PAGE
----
As winter winds down and spring approaches, the Division of Wildlife Resources is encouraging pet owners to keep their dogs on a leash.
"Deer and dogs don't mix," said Walt Donaldson, Northeastern Region supervisor for the Utah Division of Wildlife Resources. "We are having some serious problems with dogs chasing deer on the winter ranges."
Dog owners need to be aware that any dog will chase deer and that the chase does reduce the deer's chance of survival.
"Some dog owners just allow their dogs to run free, and others think it's fun to let their dogs chase deer when they go for walks or participate in other outdoor recreation. These people are putting the deer in jeopardy."
Even if the dogs don't catch the deer, chasing seriously decreases the animal's chance for survival."
"Deer are in a very critical condition during the winter and early spring months," explains Boyde Blackwell, regional wildlife manager for the UDWR.
"Deer, elk and most other wildlife are in a survival mode during the winter months," Blackwell said. "Deer survive on their fat and other reserves they built up over the summer because the dry, woody winter vegetation lacks nutrient values."
Winter weather conditions cause deer to use up their fat reserves. Cold weather causes the deer to burn reserves faster to generate body heat. Snow covers what little vegetation is available and also hinders deer movements, including running to escape dogs and other predators. Survival hangs in a balance; in other words it's summer reserves against winter conditions. Utah herds have been devastated during cold, snowy or long winters.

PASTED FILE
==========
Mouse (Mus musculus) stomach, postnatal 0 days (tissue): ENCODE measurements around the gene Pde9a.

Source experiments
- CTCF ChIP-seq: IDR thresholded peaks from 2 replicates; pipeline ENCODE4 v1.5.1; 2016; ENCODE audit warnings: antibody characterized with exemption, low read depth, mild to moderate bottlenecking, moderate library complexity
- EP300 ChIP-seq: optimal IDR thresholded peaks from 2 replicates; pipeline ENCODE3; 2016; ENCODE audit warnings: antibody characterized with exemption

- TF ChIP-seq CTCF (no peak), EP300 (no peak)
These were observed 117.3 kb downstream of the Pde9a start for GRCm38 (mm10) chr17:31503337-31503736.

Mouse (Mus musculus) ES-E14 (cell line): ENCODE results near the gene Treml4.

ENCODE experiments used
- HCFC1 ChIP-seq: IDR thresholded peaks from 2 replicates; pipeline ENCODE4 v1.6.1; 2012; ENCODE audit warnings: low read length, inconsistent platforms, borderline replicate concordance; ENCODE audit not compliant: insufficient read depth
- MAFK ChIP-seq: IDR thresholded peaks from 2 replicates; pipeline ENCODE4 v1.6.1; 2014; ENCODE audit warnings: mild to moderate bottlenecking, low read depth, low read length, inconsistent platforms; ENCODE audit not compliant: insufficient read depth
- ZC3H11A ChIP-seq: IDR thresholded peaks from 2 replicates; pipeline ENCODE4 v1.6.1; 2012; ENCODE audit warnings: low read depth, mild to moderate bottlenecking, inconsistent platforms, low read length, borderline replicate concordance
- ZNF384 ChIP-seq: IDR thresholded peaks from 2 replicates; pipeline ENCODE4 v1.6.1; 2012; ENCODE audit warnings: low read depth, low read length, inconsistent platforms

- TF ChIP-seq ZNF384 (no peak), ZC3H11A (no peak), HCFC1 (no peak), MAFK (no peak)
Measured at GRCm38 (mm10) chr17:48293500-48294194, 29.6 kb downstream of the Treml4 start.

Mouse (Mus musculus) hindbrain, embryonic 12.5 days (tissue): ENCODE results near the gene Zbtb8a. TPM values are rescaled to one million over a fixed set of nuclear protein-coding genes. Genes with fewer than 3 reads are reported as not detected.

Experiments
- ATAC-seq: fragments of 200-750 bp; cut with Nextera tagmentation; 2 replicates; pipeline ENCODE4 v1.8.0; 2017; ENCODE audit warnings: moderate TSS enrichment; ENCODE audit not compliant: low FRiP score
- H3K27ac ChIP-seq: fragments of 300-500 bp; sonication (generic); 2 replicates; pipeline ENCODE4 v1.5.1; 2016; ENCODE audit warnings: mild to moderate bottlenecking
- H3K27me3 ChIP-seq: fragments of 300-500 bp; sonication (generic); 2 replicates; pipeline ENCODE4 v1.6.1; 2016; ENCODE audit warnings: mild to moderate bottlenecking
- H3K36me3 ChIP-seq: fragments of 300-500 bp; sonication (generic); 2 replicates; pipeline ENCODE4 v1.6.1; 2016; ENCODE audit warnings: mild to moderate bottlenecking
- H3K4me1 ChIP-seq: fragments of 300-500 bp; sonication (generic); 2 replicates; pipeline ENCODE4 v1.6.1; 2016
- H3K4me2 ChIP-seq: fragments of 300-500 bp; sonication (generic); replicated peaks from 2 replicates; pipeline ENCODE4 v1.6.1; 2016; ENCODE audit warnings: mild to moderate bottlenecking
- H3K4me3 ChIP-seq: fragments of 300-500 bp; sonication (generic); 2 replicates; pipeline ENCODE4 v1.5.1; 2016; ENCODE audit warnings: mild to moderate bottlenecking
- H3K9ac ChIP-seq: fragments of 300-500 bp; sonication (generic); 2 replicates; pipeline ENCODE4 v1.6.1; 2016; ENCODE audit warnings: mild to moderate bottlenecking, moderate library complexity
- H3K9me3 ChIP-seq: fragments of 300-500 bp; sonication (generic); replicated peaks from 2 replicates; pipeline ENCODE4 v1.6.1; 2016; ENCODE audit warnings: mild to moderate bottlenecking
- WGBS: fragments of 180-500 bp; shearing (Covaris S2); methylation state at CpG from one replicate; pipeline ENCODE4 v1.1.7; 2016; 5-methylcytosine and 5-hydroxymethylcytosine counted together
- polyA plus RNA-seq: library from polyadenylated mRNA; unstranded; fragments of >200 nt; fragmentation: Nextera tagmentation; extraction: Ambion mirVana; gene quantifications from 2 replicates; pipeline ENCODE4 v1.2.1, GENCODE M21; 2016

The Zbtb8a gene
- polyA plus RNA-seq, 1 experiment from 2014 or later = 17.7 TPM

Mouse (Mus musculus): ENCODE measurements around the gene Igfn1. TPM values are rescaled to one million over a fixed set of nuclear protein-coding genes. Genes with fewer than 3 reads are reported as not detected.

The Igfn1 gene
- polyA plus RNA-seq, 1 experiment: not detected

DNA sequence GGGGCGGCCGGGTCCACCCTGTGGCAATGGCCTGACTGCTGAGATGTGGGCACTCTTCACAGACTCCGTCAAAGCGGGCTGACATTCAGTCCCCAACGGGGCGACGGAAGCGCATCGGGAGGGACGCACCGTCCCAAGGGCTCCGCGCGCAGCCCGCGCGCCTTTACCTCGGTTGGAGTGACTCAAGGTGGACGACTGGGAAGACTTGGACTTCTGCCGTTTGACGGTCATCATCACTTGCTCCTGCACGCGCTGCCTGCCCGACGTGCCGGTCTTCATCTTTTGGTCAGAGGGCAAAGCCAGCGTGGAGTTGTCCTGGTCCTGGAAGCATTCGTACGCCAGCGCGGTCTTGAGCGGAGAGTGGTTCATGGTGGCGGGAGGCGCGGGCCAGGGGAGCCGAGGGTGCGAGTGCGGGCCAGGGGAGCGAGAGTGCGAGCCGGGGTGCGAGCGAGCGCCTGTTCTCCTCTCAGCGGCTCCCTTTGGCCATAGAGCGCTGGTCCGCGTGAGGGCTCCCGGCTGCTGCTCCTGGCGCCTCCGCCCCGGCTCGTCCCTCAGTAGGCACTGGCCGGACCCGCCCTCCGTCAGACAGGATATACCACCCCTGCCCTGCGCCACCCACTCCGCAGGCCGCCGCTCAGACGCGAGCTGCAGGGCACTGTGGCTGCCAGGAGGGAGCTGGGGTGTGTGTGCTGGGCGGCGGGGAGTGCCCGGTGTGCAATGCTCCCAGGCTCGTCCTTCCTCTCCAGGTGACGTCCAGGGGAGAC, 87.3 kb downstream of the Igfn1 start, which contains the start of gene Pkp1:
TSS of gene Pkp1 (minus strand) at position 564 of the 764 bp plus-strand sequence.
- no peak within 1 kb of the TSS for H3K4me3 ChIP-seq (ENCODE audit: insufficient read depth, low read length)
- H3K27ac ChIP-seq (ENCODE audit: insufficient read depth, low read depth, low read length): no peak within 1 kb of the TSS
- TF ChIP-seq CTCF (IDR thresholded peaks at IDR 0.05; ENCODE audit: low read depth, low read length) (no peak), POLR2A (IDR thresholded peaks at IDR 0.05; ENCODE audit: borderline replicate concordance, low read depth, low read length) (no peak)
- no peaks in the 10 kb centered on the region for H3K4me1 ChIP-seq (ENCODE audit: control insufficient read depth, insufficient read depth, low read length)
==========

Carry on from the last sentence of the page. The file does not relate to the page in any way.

"Dogs, on the other hand, get fed on a regular basis and are provided protection against the worst cold and other winter weather conditions," Donaldson said. "Survival is not an issue; they chase deer by instinct, not survival. We see dogs of all sizes and shapes chasing after deer. Dogs can chase deer all day without endangering their own lives, but every time a deer has to run or hide, it uses up more of its precious fat reserves and reduces its chances for survival."
While domestic dogs instinctively pursue their prey, they have lost their ability or have never learned to kill cleanly. All too often wildlife officials see dogs eating an exhausted deer they have caught without killing it.
Besides the ecological reasons to keep dogs home, Donaldson mentioned legal ones. State and federal laws have been put in place to protect both wildlife and domestic animals from dogs.
"If someone sees a dog in the act of pursuing or killing livestock or wildlife, they should immediately call either the UDWR or a county sheriff's office," said Torrey Christophersen, UDWR regional law enforcement officer. "Statue 23-20-3 clearly states a person may not take or permit his dog to take protected wildlife or their parts."
Legally, "take" includes: pursue, harass, catch, capture or kill.